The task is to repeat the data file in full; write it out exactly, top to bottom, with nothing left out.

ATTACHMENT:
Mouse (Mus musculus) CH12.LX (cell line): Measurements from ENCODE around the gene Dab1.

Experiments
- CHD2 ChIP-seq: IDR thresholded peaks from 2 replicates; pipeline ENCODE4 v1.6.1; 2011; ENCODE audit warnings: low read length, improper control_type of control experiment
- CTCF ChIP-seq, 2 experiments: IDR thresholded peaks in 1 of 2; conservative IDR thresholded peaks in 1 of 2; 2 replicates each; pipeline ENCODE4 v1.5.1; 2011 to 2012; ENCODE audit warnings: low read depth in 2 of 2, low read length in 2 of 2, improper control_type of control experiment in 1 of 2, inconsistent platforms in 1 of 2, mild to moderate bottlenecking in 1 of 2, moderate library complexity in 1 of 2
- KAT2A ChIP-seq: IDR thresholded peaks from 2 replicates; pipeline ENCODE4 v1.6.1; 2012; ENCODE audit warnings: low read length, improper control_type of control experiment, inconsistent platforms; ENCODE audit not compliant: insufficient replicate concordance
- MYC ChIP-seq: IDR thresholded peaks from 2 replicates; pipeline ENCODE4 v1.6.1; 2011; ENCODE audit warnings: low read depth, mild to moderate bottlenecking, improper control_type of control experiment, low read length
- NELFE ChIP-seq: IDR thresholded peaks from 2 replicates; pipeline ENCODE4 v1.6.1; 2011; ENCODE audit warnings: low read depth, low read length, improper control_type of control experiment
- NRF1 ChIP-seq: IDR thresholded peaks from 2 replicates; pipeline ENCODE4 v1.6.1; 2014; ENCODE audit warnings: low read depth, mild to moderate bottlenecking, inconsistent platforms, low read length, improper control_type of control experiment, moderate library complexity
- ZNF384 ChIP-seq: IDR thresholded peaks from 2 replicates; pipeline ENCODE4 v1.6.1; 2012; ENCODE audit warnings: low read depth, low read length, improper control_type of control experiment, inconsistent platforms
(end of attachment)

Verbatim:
Mouse (Mus musculus) CH12.LX (cell line): Measurements from ENCODE around the gene Dab1.

Experiments
- CHD2 ChIP-seq: IDR thresholded peaks from 2 replicates; pipeline ENCODE4 v1.6.1; 2011; ENCODE audit warnings: low read length, improper control_type of control experiment
- CTCF ChIP-seq, 2 experiments: IDR thresholded peaks in 1 of 2; conservative IDR thresholded peaks in 1 of 2; 2 replicates each; pipeline ENCODE4 v1.5.1; 2011 to 2012; ENCODE audit warnings: low read depth in 2 of 2, low read length in 2 of 2, improper control_type of control experiment in 1 of 2, inconsistent platforms in 1 of 2, mild to moderate bottlenecking in 1 of 2, moderate library complexity in 1 of 2
- KAT2A ChIP-seq: IDR thresholded peaks from 2 replicates; pipeline ENCODE4 v1.6.1; 2012; ENCODE audit warnings: low read length, improper control_type of control experiment, inconsistent platforms; ENCODE audit not compliant: insufficient replicate concordance
- MYC ChIP-seq: IDR thresholded peaks from 2 replicates; pipeline ENCODE4 v1.6.1; 2011; ENCODE audit warnings: low read depth, mild to moderate bottlenecking, improper control_type of control experiment, low read length
- NELFE ChIP-seq: IDR thresholded peaks from 2 replicates; pipeline ENCODE4 v1.6.1; 2011; ENCODE audit warnings: low read depth, low read length, improper control_type of control experiment
- NRF1 ChIP-seq: IDR thresholded peaks from 2 replicates; pipeline ENCODE4 v1.6.1; 2014; ENCODE audit warnings: low read depth, mild to moderate bottlenecking, inconsistent platforms, low read length, improper control_type of control experiment, moderate library complexity
- ZNF384 ChIP-seq: IDR thresholded peaks from 2 replicates; pipeline ENCODE4 v1.6.1; 2012; ENCODE audit warnings: low read depth, low read length, improper control_type of control experiment, inconsistent platforms